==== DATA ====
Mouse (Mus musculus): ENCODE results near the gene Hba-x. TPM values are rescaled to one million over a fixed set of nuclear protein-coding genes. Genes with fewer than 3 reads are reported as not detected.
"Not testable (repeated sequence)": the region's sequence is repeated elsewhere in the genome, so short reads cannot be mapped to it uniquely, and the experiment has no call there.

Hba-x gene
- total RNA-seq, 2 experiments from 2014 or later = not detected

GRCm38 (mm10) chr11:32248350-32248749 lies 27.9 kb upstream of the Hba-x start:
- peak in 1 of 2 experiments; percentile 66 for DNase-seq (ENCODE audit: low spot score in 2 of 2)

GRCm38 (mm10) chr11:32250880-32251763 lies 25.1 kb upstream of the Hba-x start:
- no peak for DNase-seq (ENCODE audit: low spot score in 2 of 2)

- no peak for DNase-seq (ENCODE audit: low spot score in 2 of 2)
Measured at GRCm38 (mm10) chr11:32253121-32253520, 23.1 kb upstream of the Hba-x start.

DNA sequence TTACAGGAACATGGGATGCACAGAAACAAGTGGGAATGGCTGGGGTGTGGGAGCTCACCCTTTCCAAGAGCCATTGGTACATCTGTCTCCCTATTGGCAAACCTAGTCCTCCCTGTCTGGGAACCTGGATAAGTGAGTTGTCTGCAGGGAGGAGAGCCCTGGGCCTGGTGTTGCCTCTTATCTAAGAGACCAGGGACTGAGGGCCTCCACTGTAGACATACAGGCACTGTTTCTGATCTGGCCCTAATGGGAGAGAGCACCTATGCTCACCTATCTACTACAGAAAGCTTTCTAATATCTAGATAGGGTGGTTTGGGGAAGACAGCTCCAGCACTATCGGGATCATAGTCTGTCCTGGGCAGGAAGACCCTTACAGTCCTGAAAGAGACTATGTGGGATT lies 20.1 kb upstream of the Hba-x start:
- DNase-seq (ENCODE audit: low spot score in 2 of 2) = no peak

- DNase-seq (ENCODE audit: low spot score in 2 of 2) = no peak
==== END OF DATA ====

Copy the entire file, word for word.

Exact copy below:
Mouse (Mus musculus): ENCODE results near the gene Hba-x. TPM values are rescaled to one million over a fixed set of nuclear protein-coding genes. Genes with fewer than 3 reads are reported as not detected.
"Not testable (repeated sequence)": the region's sequence is repeated elsewhere in the genome, so short reads cannot be mapped to it uniquely, and the experiment has no call there.

Hba-x gene
- total RNA-seq, 2 experiments from 2014 or later = not detected

GRCm38 (mm10) chr11:32248350-32248749 lies 27.9 kb upstream of the Hba-x start:
- peak in 1 of 2 experiments; percentile 66 for DNase-seq (ENCODE audit: low spot score in 2 of 2)

GRCm38 (mm10) chr11:32250880-32251763 lies 25.1 kb upstream of the Hba-x start:
- no peak for DNase-seq (ENCODE audit: low spot score in 2 of 2)

- no peak for DNase-seq (ENCODE audit: low spot score in 2 of 2)
Measured at GRCm38 (mm10) chr11:32253121-32253520, 23.1 kb upstream of the Hba-x start.

DNA sequence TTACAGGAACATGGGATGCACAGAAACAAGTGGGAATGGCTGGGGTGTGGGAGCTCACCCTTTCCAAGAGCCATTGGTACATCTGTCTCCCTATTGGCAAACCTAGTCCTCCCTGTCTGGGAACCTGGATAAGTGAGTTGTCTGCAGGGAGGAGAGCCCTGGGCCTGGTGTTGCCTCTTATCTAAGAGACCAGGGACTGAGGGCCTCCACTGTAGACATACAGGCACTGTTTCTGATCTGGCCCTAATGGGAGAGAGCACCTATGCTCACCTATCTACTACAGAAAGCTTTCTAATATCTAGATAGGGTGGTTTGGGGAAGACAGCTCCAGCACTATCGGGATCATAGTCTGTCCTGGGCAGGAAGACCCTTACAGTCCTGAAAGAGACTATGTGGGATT lies 20.1 kb upstream of the Hba-x start:
- DNase-seq (ENCODE audit: low spot score in 2 of 2) = no peak

- DNase-seq (ENCODE audit: low spot score in 2 of 2) = no peak